The Historian of Doosan

Officially, Glenn Pedersen’s job title is Director of Inside Sales & Operations. But unofficially? He is the unquestioned Historian of Doosan Machine Tools America. 36 years will do that. Here’s his story.

Doosan hires its very first full-time American employee
The year was 1981. Charles and Diana got married, Ronald Reagan graced four Time covers, and Glenn Pedersen became Doosan’s first American employee. He started out at another machine builder after college, but he was quickly scooped up by Y.B. Lee.

In the early 80s, there were only three CNC machine models: the DSN-20, the PAN-20 and the PUMA 10. Glenn’s early Doosan (aka Daewoo) days were spent in field service. Back then, he knew every customer personally since an average of two machines were sold per month.

Early 80s: More machines, more responsibilities
In 1986, after the engineering manager left, Glenn took over everything between service and sales: catalogs, training, product development, applications, quotations, inventory control, and (GULP) IMTS. And IMTS planning was stressful, to say the least.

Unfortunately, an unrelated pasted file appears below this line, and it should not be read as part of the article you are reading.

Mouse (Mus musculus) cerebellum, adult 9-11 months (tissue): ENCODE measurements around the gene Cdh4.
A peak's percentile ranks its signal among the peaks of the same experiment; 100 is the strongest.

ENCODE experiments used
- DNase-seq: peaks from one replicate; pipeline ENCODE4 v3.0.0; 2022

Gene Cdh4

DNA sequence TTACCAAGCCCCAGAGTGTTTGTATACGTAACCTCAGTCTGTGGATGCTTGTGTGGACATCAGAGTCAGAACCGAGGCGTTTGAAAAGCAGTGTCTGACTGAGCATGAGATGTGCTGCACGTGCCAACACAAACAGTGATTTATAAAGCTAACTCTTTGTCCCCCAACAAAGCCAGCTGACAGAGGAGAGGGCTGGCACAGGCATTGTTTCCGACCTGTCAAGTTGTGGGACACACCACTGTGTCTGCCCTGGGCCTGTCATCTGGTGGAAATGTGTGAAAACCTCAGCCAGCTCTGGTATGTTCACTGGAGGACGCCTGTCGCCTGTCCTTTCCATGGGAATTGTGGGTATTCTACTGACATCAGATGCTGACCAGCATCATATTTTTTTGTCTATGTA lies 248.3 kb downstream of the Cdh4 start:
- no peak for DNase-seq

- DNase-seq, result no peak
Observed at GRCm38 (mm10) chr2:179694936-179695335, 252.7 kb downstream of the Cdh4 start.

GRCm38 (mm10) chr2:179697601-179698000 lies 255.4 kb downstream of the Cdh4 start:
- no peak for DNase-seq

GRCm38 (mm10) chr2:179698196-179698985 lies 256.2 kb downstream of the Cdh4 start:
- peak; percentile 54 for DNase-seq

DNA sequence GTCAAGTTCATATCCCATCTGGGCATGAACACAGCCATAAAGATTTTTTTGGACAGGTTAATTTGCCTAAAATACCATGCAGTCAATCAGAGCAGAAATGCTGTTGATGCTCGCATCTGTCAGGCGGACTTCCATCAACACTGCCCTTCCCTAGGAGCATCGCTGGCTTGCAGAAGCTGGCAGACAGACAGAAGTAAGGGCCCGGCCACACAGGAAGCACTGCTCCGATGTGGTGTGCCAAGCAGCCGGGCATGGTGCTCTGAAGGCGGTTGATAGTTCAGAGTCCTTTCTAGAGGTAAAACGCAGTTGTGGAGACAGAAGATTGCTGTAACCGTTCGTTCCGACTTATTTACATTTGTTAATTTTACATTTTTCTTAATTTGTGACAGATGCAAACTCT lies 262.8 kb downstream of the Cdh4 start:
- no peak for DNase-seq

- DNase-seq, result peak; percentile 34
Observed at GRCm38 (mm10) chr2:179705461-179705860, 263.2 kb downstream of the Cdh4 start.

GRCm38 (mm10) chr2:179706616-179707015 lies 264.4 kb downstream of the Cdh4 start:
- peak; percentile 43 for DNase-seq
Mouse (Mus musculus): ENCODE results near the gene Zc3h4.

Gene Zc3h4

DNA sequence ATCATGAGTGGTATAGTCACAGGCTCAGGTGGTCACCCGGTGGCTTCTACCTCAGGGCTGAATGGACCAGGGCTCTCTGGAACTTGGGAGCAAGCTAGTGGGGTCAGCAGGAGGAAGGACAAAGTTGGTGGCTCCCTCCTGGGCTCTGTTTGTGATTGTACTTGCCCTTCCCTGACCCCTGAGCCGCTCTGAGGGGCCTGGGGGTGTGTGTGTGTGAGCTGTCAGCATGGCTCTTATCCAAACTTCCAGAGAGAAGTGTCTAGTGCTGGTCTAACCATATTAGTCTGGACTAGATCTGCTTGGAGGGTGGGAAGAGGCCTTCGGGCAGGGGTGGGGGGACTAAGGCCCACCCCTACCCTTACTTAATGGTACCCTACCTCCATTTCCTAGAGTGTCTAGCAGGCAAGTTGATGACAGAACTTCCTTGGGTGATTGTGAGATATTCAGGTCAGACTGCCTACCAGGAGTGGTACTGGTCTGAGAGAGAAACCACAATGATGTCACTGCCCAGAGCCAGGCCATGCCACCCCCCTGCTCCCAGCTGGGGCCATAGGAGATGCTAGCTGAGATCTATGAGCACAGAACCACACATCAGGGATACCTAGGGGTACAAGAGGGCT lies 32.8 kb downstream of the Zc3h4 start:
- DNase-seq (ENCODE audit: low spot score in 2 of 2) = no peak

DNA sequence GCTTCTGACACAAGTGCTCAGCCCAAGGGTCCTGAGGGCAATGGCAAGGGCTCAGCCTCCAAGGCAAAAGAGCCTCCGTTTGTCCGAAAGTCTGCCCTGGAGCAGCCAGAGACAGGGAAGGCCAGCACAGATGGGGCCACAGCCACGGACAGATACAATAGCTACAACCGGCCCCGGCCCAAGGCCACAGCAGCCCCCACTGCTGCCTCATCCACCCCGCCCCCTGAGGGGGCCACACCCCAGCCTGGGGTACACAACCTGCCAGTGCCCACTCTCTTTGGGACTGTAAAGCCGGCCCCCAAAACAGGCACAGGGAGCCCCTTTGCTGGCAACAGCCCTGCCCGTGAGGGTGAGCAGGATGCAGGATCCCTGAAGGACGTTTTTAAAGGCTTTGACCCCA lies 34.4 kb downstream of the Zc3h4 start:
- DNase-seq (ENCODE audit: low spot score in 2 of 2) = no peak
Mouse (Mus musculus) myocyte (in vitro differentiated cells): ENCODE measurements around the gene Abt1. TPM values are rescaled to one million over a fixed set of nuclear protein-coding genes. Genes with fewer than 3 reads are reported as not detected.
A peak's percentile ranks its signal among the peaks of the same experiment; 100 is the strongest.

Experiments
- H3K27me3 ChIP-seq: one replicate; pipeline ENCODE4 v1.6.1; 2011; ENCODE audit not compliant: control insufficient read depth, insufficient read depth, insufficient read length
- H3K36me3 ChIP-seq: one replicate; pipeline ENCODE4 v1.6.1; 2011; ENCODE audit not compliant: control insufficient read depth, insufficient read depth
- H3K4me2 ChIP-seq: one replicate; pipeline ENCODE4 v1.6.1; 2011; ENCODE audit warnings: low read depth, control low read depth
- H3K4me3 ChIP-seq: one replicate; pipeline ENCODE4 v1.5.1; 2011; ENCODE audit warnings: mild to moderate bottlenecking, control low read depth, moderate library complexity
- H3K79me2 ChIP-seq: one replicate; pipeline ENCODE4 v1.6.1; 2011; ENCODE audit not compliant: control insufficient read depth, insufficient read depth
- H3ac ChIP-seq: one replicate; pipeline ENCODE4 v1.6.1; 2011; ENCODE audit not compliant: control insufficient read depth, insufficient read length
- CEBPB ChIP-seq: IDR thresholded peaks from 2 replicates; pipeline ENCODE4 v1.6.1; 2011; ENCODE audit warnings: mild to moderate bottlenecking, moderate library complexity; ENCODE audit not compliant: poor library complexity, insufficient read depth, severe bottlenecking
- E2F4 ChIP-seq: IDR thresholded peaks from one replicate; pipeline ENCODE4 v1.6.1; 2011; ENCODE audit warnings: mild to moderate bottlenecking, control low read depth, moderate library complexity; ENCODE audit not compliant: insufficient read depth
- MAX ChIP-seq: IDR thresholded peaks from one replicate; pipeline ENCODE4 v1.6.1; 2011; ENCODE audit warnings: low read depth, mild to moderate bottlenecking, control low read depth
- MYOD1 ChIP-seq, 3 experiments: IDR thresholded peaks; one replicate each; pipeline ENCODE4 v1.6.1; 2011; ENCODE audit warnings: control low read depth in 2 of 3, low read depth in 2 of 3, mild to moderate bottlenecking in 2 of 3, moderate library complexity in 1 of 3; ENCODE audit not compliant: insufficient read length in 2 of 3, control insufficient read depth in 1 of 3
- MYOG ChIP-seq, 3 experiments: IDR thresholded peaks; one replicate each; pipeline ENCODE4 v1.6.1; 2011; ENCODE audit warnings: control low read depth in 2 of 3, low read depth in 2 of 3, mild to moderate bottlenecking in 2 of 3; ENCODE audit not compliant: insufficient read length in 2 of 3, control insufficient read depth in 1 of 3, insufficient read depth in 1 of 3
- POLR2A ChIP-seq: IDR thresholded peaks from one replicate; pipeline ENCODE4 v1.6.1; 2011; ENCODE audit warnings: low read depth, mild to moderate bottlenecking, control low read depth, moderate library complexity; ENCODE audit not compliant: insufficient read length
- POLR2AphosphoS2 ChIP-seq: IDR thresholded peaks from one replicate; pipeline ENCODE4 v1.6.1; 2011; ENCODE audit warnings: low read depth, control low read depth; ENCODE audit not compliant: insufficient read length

Glenn managed the shows from 1986 through 1994. In 1986 there were seven machines to showcase in the 50’ x 100’ booth and countless challenges to overcome. Now, Glenn has a philosophy of never criticizing anything having to do with IMTS. He remembers that unique challenge well, and he empathizes with the people who bring the booth to life.

Our Director of Inside Sales & Operations
Today, Glenn is in charge of a LOT. Inventory, import/export, order processing, quoting, technical and inside sales all make up his daily tasks. Whenever someone within Doosan has a question, they go to Glenn. He has a vast knowledge of discontinued Doosan and Daewoo models, and his quotes and files go back decades.

When we asked the historian what most people don’t know about Doosan, he quickly said most people don’t know the breadth of our lineup. Few do. There are about 150 stocking configurations in inventory in North America in addition to several others sold globally.

And although he can’t recall exactly how many times he’s flown to Korea, he’s logged almost half a million miles with Korean Air. In case you’re curious, that’s enough to go to the moon and back. It makes perfect sense that the Doosan historian knows his exact distance traveled, doesn’t it?